“When TAPS stepped into the picture with the USO, they covered all of those areas,” she said. “When I told you they were the answer to a prayer, I wasn’t kidding. They answered our prayers to a ‘T.’ There’s not a day that goes by that we don’t think of the people at TAPS and the USO.”

On Dec. 29, 2012, TAPS (Tragedy Assistance Program for Survivors) received a call from a friend who lived near the Smith family in Big Lake, Minnesota, explaining the Smiths’ need to get to Anchorage quickly to comfort their 26-year-old now-widowed daughter-in-law and 3-year-old granddaughter.

TAPS moved quickly to make that happen. The only available flight plan included an overnight layover in Seattle, which meant asking the USO to act as a concierge for the family. Within days, the Smiths were on their way to Alaska, arriving at Seattle-Tacoma International Airport just as the ball was dropping to start 2013 in New York City.

“We were so exhausted,” Tim Smith said. “In a situation like that, you wouldn’t know what you want if you wanted it, your brain is so scrambled and confused — kind of just hanging in limbo.”

USO SeaTac Director Bill Baker greeted them and guided them to the USO, where they stayed until their 6 a.m. flight.

“It was a heartbreaking week to say the least,” Baker said. “My volunteers did an amazing job taking care of them and made them feel so comfortable and welcome when they asked if they could stay in the USO instead of a hotel so they could be closer to military troops.”

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With an early flight and Kathy nursing a broken foot from dropping her laptop bag on it that day, they decided staying at the USO was the most convenient decision.

“I remember we went to bed at about 1:30 or 2 a.m. but the gentleman on duty at the USO said he had an alarm set for us, and that he and another woman would be up all night to look over us” Kathy Smith said. “I know for a fact that they were because I saw them come in and check on us. I couldn’t sleep, so I watched her pull the covers up over my daughter.”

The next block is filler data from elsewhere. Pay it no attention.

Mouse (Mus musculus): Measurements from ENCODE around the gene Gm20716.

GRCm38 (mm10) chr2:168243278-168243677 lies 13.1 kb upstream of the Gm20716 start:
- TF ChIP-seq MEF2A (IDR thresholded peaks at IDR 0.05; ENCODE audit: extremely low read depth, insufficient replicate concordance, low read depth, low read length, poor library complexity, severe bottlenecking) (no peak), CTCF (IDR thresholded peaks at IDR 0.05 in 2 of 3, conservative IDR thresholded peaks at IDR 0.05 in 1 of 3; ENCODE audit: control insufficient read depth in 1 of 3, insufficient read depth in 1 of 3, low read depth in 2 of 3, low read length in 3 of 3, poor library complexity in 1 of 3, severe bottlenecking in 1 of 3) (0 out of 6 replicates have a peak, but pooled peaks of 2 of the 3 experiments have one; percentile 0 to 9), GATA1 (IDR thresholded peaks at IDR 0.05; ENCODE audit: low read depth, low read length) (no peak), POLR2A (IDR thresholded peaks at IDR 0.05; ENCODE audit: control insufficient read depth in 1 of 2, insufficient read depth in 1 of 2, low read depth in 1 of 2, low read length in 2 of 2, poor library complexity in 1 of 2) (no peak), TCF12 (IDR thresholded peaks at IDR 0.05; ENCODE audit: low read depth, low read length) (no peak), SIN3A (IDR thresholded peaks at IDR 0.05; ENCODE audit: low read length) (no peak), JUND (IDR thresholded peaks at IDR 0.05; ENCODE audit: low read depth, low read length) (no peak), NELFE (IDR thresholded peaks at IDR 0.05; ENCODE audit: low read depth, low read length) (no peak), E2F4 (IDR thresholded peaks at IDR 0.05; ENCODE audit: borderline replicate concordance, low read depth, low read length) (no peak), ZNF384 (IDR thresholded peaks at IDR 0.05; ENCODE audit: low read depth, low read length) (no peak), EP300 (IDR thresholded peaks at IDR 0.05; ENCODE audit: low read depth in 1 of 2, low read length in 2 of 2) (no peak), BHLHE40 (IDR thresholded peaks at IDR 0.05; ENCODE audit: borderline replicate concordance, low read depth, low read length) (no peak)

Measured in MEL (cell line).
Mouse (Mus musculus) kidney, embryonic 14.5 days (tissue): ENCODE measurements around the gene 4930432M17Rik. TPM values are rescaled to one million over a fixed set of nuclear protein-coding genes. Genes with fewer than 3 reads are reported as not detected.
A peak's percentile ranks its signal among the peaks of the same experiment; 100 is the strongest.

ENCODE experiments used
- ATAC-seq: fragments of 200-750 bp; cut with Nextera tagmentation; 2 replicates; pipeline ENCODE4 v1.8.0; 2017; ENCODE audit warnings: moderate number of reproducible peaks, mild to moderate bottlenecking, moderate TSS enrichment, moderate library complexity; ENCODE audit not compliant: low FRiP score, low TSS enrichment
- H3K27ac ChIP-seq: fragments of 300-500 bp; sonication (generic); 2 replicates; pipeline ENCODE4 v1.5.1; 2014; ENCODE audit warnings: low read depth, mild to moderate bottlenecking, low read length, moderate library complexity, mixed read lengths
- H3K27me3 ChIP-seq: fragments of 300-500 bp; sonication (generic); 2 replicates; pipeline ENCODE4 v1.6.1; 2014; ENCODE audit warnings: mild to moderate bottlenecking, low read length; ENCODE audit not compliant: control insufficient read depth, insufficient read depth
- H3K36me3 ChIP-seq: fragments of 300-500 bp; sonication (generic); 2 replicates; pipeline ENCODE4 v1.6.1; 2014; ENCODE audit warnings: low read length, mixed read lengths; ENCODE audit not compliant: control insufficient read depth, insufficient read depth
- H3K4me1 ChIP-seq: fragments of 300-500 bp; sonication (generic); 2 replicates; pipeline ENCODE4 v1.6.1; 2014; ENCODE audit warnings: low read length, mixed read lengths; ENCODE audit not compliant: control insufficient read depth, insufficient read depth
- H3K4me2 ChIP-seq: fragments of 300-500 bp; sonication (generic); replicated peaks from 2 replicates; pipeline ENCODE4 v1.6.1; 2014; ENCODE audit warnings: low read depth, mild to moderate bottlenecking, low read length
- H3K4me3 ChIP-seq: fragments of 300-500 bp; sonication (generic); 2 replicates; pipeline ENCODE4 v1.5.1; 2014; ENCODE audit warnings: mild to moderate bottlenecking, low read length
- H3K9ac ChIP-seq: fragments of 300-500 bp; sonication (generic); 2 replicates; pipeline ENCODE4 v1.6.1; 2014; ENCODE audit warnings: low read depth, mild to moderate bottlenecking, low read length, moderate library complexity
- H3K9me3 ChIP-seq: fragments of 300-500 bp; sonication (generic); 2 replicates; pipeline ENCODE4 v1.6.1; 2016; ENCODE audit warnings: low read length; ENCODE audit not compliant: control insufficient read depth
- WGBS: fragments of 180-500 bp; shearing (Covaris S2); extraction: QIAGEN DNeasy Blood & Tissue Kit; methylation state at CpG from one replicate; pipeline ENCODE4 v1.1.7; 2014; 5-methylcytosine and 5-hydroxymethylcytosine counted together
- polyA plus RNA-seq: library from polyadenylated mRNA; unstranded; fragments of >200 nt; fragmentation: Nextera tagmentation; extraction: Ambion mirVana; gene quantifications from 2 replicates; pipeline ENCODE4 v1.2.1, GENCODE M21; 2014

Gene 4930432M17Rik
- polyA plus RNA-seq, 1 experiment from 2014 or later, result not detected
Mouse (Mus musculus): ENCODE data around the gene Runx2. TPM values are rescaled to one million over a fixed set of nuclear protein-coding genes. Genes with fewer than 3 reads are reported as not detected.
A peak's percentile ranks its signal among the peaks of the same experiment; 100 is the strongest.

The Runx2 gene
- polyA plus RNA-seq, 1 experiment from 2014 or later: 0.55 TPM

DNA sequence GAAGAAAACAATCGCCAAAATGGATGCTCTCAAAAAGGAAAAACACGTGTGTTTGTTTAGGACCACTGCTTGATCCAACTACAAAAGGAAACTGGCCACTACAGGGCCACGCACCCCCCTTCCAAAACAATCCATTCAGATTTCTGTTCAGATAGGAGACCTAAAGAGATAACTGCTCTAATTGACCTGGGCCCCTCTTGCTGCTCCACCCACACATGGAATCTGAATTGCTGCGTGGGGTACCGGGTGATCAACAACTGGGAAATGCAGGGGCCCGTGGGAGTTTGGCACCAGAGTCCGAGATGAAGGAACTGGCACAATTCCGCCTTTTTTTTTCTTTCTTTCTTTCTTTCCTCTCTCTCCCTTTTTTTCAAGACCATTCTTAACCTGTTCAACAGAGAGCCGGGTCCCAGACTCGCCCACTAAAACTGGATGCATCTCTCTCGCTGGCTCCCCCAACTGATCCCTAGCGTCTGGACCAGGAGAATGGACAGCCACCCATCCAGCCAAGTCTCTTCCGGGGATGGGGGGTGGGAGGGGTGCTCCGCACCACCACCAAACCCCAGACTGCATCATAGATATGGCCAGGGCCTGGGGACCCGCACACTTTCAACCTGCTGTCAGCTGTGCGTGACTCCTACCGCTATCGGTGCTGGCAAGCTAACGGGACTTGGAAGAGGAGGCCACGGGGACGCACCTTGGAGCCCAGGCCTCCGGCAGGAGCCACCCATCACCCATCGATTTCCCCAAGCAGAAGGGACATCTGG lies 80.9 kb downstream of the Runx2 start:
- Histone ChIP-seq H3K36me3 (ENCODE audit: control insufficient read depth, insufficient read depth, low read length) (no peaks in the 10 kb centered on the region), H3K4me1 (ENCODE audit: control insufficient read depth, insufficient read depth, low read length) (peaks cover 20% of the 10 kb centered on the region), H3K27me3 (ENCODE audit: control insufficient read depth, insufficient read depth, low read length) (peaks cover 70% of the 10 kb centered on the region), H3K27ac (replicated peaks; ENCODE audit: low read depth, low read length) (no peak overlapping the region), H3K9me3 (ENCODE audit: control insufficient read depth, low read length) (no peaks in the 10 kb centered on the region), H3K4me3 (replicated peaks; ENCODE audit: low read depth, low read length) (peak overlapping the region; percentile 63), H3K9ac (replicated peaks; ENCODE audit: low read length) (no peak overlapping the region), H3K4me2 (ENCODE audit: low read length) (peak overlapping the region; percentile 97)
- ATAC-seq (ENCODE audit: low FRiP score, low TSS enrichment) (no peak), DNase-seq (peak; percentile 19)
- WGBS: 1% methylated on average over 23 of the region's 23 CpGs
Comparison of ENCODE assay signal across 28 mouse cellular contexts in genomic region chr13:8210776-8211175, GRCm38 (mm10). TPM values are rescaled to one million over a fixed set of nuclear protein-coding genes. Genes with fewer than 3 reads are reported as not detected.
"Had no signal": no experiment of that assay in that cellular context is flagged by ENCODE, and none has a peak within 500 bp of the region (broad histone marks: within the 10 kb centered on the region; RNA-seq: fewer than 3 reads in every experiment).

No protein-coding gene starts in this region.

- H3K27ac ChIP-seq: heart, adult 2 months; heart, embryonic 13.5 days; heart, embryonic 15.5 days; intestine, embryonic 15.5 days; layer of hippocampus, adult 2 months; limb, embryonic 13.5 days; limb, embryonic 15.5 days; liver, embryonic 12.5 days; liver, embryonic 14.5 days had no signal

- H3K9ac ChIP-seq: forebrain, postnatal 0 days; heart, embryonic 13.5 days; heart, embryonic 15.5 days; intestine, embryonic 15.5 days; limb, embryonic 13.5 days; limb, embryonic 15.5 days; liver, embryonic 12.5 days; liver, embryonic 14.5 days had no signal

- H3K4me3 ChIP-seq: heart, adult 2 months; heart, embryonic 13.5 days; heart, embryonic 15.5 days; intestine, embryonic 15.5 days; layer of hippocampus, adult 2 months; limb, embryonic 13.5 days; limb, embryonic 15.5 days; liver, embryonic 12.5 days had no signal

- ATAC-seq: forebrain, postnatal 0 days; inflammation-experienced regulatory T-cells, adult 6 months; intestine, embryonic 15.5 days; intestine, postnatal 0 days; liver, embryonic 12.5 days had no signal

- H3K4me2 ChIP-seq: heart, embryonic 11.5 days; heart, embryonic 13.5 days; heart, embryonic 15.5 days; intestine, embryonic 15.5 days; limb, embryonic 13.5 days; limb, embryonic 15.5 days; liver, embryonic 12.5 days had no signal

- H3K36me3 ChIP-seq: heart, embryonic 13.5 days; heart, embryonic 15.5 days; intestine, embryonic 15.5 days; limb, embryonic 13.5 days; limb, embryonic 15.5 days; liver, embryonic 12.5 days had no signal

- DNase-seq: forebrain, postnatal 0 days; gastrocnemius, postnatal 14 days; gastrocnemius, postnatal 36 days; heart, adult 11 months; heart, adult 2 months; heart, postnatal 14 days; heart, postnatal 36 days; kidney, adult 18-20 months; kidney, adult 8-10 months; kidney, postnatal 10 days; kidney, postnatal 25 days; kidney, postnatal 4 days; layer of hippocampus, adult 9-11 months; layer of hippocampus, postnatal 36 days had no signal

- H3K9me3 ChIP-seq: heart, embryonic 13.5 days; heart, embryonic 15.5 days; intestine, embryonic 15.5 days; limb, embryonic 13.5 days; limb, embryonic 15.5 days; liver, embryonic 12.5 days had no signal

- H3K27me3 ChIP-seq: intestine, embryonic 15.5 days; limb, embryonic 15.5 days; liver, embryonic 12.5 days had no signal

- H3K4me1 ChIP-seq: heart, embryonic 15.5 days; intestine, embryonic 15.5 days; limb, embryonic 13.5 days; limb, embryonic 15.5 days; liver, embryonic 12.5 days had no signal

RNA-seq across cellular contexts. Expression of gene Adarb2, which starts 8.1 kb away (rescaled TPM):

The Smiths made it to Anchorage for the funeral proceedings and back to their home outside Minneapolis without further incident, all the while being watched over by TAPS and USO volunteers.

“Throughout the whole time we would get calls from TAPS asking us if we needed anything or if we forgot anything,” Kathy Smith said. “They called to make sure we got to the USO safely and we got calls shortly after we arrived. Every step of the way they made sure that we weren’t stranded anywhere at any point in time.

“In that moment and in so many others, USO volunteers made a grieving family feel more comfortable and gave them such care during a very difficult time,” said Bonnie Carroll, President and Founder of TAPS. “It’s the perfect example of why and how our organizations rely on each other to care for military families during their most difficult moments.”

His sister Autum set up a peer support foundation called Coreysadventuresfoundation.org, to memorialize Corey by connecting veterans with each other and by connecting the families dealing with the aftermath of PTSD-related suicides. Corey believed in “Faith, Family, Friends, and Freedom,” but at his heart he was an adventure-seeker who believed in the brotherhood of one soldier to another. The Smiths believe the key is to facilitate outdoor adventures and activities where veterans and families can meet and connect.